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                    [post_content] => When a country discovers large new natural resource energy reserves, its citizens are gifted with possibility of financing a great economic transformation. Yet, often, the state which manages the transformation fails to deliver a sufficient high and well timed contribution to the well being of current and future citizens. Is it a lack of depth in financial markets or political impatience to spend that best explains the failure of energy revenues to achieve its potential? I answer this question with a model where both resource revenues and returns to the public sector's financial and physical assets and its liabilities are uncertain. Calibrating for Colombia, I find that when policymakers discount at 20%, 18pp below the social rate, the welfare cost is equivalent to about a quarter of consumption forever, the net stock of assets is much smaller than it should be and discretionary expenditures are very sensitive to surprise resource revenues. If financial markets are sufficiently underdeveloped, we can generate welfare costs of the same magnitude. But shallow financial markets cannot also explain why there are insufficient net effective assets as seems to be the case in Colombia, nor can they explain a heightened sensitivity to revenues. As political impatience is thus the main culprit, a continued emphasis on fiscal policy arrangements that directly
address the temptation to spend too soon is warranted.
                    [post_title] => Optimal fiscal policy in the face of oil windfalls and other known unknowns
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                    [post_content] => A popular view is that the surge in the price of oil during 2003-08 cannot be explained by economic fundamentals, but was caused by the increased financialization of oil futures markets, which in turn allowed speculation to become a major determinant of the spot price of oil. This interpretation has been driving policy efforts to regulate oil futures markets. This survey reviews the evidence supporting this view. We identify six strands in the literature corresponding to different empirical methodologies and discuss to what extent each approach sheds light on the role of speculation. We find that the existing evidence is not supportive of an important role of speculation in driving the spot price of oil after 2003. However there is evidence that both oil futures price and spot prices were driven by the same economic fundamentals.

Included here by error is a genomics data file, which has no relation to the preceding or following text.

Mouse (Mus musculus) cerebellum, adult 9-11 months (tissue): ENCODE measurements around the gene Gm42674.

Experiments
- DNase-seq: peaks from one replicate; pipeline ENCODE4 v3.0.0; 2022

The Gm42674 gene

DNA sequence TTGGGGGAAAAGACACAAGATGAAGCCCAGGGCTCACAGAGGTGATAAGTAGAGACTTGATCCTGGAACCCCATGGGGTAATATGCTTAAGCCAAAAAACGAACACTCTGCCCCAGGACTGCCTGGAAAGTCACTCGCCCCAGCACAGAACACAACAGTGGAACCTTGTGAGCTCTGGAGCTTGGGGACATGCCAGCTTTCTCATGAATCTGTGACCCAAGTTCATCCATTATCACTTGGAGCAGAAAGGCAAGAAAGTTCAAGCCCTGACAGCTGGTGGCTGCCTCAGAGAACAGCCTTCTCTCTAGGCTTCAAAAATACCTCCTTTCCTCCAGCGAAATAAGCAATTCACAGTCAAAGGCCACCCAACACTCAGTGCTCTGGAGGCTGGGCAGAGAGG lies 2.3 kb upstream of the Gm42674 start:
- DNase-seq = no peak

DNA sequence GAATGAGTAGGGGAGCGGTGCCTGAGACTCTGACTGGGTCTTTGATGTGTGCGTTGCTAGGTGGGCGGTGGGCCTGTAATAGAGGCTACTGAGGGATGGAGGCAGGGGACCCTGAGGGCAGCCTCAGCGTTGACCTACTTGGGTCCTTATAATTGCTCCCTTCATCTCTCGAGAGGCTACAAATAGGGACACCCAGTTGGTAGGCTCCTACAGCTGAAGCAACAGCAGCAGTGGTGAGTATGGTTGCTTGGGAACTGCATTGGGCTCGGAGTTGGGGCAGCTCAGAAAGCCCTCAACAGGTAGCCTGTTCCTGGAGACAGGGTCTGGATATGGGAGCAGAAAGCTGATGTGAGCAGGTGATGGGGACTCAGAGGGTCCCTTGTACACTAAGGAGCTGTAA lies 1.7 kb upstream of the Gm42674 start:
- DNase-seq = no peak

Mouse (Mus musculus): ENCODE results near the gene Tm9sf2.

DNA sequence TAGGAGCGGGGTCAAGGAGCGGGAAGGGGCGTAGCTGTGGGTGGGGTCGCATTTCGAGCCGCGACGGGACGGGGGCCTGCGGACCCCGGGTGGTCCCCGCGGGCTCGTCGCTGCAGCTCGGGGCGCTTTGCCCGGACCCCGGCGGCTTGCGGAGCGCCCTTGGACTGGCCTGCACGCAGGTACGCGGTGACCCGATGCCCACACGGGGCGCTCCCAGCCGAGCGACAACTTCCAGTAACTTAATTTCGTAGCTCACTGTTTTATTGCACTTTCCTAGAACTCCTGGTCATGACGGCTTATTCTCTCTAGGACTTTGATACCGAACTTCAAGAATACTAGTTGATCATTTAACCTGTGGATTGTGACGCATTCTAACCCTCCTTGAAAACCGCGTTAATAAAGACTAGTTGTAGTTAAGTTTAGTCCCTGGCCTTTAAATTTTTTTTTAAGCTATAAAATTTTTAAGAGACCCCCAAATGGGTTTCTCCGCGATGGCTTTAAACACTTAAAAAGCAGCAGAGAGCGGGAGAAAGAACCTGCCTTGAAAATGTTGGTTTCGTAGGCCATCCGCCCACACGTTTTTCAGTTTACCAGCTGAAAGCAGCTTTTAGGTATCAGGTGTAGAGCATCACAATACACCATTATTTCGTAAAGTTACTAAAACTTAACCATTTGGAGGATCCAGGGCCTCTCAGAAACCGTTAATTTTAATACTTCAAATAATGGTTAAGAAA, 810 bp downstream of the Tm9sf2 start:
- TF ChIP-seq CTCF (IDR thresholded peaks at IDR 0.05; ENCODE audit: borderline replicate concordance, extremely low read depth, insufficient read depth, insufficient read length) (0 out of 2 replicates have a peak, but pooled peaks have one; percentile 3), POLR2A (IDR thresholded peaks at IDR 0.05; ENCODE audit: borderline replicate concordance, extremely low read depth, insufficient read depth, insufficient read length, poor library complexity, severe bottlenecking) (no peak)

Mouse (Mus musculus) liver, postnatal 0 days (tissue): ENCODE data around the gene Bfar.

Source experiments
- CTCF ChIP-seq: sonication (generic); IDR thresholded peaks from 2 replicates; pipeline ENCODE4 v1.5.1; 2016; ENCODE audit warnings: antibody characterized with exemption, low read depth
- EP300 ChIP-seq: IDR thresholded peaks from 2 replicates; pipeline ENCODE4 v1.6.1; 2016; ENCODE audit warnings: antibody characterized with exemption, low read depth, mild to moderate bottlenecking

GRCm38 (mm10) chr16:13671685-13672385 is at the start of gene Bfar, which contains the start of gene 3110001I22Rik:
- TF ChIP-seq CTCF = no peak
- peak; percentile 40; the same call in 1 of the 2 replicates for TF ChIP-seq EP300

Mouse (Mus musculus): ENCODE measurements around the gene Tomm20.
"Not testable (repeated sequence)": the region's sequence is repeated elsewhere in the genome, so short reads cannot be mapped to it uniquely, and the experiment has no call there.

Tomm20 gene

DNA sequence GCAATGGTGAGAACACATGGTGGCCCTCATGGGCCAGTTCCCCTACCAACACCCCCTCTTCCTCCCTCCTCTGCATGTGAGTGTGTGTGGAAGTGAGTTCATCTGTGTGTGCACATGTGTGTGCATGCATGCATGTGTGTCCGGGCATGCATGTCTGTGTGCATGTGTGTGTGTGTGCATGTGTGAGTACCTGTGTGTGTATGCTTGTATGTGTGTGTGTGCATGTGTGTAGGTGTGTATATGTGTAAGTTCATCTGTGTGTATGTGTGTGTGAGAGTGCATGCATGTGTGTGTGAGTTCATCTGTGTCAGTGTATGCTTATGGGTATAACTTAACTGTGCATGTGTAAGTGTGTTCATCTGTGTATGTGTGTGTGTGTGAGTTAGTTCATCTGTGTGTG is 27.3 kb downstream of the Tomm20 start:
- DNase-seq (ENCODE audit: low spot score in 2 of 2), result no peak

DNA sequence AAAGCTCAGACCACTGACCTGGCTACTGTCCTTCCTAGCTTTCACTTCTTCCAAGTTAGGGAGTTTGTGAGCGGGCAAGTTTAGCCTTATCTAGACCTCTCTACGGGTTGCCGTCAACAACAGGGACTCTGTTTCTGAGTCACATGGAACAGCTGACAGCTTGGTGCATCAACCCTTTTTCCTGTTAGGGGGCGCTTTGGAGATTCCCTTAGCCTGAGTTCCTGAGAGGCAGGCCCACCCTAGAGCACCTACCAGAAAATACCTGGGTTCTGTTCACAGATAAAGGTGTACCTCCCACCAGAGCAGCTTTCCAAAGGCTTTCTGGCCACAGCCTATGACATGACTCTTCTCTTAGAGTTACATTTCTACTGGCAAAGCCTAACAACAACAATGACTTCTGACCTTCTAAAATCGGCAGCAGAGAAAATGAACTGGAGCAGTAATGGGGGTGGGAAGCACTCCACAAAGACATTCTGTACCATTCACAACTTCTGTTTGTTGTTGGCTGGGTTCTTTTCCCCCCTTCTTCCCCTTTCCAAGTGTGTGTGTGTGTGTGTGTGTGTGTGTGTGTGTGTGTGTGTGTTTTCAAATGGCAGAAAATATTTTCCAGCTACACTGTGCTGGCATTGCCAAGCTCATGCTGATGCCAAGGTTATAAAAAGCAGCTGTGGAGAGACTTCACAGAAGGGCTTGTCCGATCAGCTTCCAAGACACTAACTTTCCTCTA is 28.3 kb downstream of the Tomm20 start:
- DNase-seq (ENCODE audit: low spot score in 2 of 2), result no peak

[post_title] => The Role of Speculation in Oil Markets: What Have We Learned So Far?
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            [post_content] => Kuwait’s domestic electricity and water sector has been in disarray for several years, struggling with fast-rising demand for several decades as a result of rapid industrialization, population growth, rising living standards as well as due to the artificially low utility prices set by the government. We use a model-based methodology to compare the current pricing scheme against an alternative where consumer prices are raised to market levels and consumers are on average compensated by cash transfers that do not distort their economic decisions. Our main finding is that a realignment of prices at or closer to the market price level confers a benefit on current and future generations of Kuwaitis, in terms of fiscal savings, that outweighs the impact of raising electricity and water consumer prices to market price levels. Specifically, in the market price scenario with consumer prices at about ten times current levels, there is a total fiscal cost of about one-third of the value of fuel input used in the power sector (or about 1.5 per cent of GDP), entirely due to the cash transfer. This, however, is just less than one-fifth of the fiscal cost of the current low-price regime, and in principle represents a massive saving. The net benefit of moving to market prices is 6.3 per cent of GDP. By implication, if it is judged that a cash transfer scheme, undifferentiated by usage, can help gain acceptance for the price reform, it is shown to be affordable. We also show that the shift to market pricing will be a more efficient route to achieving spare capacity in the electricity and water system.
            [post_title] => Price Reform in Kuwait's Electricity and Water Sector - Assessing the Net Benefits in the Presence of Congestion
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Latest Publications by Lavan Mahadeva

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    March 27th